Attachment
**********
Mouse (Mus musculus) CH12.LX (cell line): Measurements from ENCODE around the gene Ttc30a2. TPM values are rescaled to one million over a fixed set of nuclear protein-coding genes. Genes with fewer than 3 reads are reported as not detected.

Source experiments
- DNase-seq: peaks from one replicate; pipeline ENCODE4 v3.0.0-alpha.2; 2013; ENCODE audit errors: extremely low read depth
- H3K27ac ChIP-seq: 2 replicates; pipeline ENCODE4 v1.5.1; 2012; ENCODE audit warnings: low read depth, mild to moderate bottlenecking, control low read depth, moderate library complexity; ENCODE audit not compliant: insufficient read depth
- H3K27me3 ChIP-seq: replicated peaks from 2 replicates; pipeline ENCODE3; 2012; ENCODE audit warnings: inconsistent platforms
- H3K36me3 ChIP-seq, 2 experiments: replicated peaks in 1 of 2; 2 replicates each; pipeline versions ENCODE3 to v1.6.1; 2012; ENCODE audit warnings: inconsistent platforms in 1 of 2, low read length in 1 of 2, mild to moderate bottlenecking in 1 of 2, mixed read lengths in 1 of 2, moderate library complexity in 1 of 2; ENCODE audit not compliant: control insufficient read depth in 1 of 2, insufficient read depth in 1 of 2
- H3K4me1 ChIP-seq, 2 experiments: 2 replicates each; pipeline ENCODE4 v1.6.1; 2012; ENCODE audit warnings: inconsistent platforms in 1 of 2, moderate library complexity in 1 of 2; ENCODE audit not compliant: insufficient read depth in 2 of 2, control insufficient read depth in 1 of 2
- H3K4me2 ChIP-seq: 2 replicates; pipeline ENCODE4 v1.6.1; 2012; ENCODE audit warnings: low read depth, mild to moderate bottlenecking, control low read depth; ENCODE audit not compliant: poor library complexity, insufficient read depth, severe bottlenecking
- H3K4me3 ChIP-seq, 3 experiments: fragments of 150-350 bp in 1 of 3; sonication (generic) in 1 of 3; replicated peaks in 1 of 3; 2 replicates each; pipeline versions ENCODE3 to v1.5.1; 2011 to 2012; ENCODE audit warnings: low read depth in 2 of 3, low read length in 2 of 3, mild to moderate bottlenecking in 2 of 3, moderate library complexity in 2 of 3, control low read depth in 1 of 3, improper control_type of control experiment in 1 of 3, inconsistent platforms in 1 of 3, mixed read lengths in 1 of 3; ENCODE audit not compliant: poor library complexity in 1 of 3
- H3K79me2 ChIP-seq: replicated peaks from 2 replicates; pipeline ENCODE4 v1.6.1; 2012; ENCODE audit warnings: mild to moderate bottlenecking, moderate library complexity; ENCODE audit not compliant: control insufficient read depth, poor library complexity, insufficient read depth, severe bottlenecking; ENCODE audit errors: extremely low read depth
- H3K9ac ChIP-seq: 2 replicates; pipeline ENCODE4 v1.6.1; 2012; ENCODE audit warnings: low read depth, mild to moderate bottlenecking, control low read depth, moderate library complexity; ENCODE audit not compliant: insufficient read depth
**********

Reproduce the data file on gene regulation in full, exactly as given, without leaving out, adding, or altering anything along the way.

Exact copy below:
Mouse (Mus musculus) CH12.LX (cell line): Measurements from ENCODE around the gene Ttc30a2. TPM values are rescaled to one million over a fixed set of nuclear protein-coding genes. Genes with fewer than 3 reads are reported as not detected.

Source experiments
- DNase-seq: peaks from one replicate; pipeline ENCODE4 v3.0.0-alpha.2; 2013; ENCODE audit errors: extremely low read depth
- H3K27ac ChIP-seq: 2 replicates; pipeline ENCODE4 v1.5.1; 2012; ENCODE audit warnings: low read depth, mild to moderate bottlenecking, control low read depth, moderate library complexity; ENCODE audit not compliant: insufficient read depth
- H3K27me3 ChIP-seq: replicated peaks from 2 replicates; pipeline ENCODE3; 2012; ENCODE audit warnings: inconsistent platforms
- H3K36me3 ChIP-seq, 2 experiments: replicated peaks in 1 of 2; 2 replicates each; pipeline versions ENCODE3 to v1.6.1; 2012; ENCODE audit warnings: inconsistent platforms in 1 of 2, low read length in 1 of 2, mild to moderate bottlenecking in 1 of 2, mixed read lengths in 1 of 2, moderate library complexity in 1 of 2; ENCODE audit not compliant: control insufficient read depth in 1 of 2, insufficient read depth in 1 of 2
- H3K4me1 ChIP-seq, 2 experiments: 2 replicates each; pipeline ENCODE4 v1.6.1; 2012; ENCODE audit warnings: inconsistent platforms in 1 of 2, moderate library complexity in 1 of 2; ENCODE audit not compliant: insufficient read depth in 2 of 2, control insufficient read depth in 1 of 2
- H3K4me2 ChIP-seq: 2 replicates; pipeline ENCODE4 v1.6.1; 2012; ENCODE audit warnings: low read depth, mild to moderate bottlenecking, control low read depth; ENCODE audit not compliant: poor library complexity, insufficient read depth, severe bottlenecking
- H3K4me3 ChIP-seq, 3 experiments: fragments of 150-350 bp in 1 of 3; sonication (generic) in 1 of 3; replicated peaks in 1 of 3; 2 replicates each; pipeline versions ENCODE3 to v1.5.1; 2011 to 2012; ENCODE audit warnings: low read depth in 2 of 3, low read length in 2 of 3, mild to moderate bottlenecking in 2 of 3, moderate library complexity in 2 of 3, control low read depth in 1 of 3, improper control_type of control experiment in 1 of 3, inconsistent platforms in 1 of 3, mixed read lengths in 1 of 3; ENCODE audit not compliant: poor library complexity in 1 of 3
- H3K79me2 ChIP-seq: replicated peaks from 2 replicates; pipeline ENCODE4 v1.6.1; 2012; ENCODE audit warnings: mild to moderate bottlenecking, moderate library complexity; ENCODE audit not compliant: control insufficient read depth, poor library complexity, insufficient read depth, severe bottlenecking; ENCODE audit errors: extremely low read depth
- H3K9ac ChIP-seq: 2 replicates; pipeline ENCODE4 v1.6.1; 2012; ENCODE audit warnings: low read depth, mild to moderate bottlenecking, control low read depth, moderate library complexity; ENCODE audit not compliant: insufficient read depth